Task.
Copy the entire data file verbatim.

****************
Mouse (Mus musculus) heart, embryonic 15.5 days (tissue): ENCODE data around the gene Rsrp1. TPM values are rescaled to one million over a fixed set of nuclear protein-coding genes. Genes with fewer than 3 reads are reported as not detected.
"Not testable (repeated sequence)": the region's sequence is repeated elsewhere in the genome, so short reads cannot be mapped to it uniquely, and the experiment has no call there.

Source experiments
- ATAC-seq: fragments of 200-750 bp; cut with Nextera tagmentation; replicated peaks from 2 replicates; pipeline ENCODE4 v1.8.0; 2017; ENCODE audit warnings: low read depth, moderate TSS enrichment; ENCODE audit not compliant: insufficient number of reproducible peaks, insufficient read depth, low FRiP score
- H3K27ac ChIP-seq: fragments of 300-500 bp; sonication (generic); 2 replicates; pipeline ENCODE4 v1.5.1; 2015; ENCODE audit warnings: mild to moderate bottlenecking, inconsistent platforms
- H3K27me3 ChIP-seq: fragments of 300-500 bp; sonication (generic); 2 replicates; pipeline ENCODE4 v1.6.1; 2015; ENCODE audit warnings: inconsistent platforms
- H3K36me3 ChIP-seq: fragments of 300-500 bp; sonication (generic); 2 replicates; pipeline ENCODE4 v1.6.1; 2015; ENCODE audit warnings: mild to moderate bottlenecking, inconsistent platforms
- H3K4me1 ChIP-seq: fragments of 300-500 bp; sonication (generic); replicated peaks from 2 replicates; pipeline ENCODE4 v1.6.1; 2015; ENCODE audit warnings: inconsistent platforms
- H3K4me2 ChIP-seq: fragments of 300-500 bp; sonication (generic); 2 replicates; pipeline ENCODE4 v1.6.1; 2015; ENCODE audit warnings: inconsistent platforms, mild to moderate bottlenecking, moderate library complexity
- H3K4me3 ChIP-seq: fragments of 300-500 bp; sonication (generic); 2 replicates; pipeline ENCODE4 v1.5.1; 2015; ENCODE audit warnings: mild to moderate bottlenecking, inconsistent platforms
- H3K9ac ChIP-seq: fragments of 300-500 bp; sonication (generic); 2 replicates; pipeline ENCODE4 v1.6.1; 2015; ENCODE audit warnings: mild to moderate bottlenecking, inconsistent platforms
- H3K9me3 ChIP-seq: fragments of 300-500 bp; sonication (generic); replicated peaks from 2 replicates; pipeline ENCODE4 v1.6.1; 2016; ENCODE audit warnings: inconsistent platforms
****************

Mouse (Mus musculus) heart, embryonic 15.5 days (tissue): ENCODE data around the gene Rsrp1. TPM values are rescaled to one million over a fixed set of nuclear protein-coding genes. Genes with fewer than 3 reads are reported as not detected.
"Not testable (repeated sequence)": the region's sequence is repeated elsewhere in the genome, so short reads cannot be mapped to it uniquely, and the experiment has no call there.

Source experiments
- ATAC-seq: fragments of 200-750 bp; cut with Nextera tagmentation; replicated peaks from 2 replicates; pipeline ENCODE4 v1.8.0; 2017; ENCODE audit warnings: low read depth, moderate TSS enrichment; ENCODE audit not compliant: insufficient number of reproducible peaks, insufficient read depth, low FRiP score
- H3K27ac ChIP-seq: fragments of 300-500 bp; sonication (generic); 2 replicates; pipeline ENCODE4 v1.5.1; 2015; ENCODE audit warnings: mild to moderate bottlenecking, inconsistent platforms
- H3K27me3 ChIP-seq: fragments of 300-500 bp; sonication (generic); 2 replicates; pipeline ENCODE4 v1.6.1; 2015; ENCODE audit warnings: inconsistent platforms
- H3K36me3 ChIP-seq: fragments of 300-500 bp; sonication (generic); 2 replicates; pipeline ENCODE4 v1.6.1; 2015; ENCODE audit warnings: mild to moderate bottlenecking, inconsistent platforms
- H3K4me1 ChIP-seq: fragments of 300-500 bp; sonication (generic); replicated peaks from 2 replicates; pipeline ENCODE4 v1.6.1; 2015; ENCODE audit warnings: inconsistent platforms
- H3K4me2 ChIP-seq: fragments of 300-500 bp; sonication (generic); 2 replicates; pipeline ENCODE4 v1.6.1; 2015; ENCODE audit warnings: inconsistent platforms, mild to moderate bottlenecking, moderate library complexity
- H3K4me3 ChIP-seq: fragments of 300-500 bp; sonication (generic); 2 replicates; pipeline ENCODE4 v1.5.1; 2015; ENCODE audit warnings: mild to moderate bottlenecking, inconsistent platforms
- H3K9ac ChIP-seq: fragments of 300-500 bp; sonication (generic); 2 replicates; pipeline ENCODE4 v1.6.1; 2015; ENCODE audit warnings: mild to moderate bottlenecking, inconsistent platforms
- H3K9me3 ChIP-seq: fragments of 300-500 bp; sonication (generic); replicated peaks from 2 replicates; pipeline ENCODE4 v1.6.1; 2016; ENCODE audit warnings: inconsistent platforms